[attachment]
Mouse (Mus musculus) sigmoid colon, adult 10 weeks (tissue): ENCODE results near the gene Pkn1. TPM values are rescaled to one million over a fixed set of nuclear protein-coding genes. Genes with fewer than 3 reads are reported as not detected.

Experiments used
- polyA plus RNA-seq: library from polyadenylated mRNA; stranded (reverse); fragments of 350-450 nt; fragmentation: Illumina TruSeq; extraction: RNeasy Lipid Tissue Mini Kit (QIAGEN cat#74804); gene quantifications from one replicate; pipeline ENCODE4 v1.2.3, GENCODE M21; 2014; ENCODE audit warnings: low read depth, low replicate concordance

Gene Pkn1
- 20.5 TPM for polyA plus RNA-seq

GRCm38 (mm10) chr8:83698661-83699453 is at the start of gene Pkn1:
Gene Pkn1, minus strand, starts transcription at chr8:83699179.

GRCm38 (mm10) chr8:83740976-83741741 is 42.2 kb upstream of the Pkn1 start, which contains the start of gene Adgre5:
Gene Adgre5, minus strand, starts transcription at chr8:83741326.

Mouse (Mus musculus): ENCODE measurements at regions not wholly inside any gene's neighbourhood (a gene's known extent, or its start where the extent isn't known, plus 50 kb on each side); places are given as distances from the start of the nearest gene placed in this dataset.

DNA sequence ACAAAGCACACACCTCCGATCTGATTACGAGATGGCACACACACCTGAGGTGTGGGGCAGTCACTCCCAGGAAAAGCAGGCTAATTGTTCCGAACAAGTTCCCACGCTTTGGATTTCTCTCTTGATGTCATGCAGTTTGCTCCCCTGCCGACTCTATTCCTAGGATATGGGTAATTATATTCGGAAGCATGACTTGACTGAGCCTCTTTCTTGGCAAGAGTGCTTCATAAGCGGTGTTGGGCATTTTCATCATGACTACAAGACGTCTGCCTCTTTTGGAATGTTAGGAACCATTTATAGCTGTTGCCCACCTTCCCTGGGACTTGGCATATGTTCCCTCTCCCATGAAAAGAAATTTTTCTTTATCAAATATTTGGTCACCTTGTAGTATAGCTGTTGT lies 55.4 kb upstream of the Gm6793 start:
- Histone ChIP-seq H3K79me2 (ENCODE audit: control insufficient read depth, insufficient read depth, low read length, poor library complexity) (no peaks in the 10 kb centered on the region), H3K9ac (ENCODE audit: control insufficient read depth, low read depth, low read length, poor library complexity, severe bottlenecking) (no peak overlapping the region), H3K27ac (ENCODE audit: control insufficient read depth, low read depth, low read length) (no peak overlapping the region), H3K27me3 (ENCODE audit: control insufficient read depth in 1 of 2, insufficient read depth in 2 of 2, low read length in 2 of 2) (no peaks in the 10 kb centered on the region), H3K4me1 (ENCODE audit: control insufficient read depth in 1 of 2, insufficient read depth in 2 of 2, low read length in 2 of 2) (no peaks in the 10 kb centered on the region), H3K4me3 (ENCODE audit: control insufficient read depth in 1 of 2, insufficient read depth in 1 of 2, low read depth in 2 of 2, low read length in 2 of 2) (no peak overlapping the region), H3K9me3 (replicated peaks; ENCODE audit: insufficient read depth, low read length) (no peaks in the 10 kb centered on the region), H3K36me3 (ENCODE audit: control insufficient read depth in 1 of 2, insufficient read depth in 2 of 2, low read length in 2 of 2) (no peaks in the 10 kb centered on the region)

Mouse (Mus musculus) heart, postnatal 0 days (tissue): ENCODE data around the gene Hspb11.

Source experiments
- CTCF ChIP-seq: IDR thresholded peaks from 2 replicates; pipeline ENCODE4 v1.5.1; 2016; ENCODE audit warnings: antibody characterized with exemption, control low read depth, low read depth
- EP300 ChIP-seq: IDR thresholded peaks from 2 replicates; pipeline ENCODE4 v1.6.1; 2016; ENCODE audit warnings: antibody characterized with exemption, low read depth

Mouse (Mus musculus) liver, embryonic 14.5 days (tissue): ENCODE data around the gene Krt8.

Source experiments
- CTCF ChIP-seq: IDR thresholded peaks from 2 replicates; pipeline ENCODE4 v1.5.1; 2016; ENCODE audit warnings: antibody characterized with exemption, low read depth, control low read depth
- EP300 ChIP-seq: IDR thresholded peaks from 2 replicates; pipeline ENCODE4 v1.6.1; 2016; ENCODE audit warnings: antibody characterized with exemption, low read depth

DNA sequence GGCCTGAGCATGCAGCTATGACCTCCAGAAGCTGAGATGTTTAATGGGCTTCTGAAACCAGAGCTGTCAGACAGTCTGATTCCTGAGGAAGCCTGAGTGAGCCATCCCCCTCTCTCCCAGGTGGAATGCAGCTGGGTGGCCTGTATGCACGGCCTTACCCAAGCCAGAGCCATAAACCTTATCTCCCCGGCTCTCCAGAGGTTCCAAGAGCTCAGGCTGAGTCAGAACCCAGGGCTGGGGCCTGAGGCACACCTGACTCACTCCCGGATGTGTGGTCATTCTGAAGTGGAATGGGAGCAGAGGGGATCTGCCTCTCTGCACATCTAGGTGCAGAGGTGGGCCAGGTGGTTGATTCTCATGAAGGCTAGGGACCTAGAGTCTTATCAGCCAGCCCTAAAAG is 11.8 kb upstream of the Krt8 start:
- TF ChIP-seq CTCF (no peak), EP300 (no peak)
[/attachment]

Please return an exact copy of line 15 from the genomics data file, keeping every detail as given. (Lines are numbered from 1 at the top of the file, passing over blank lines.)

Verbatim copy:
- CTCF ChIP-seq: IDR thresholded peaks from 2 replicates; pipeline ENCODE4 v1.5.1; 2016; ENCODE audit warnings: antibody characterized with exemption, control low read depth, low read depth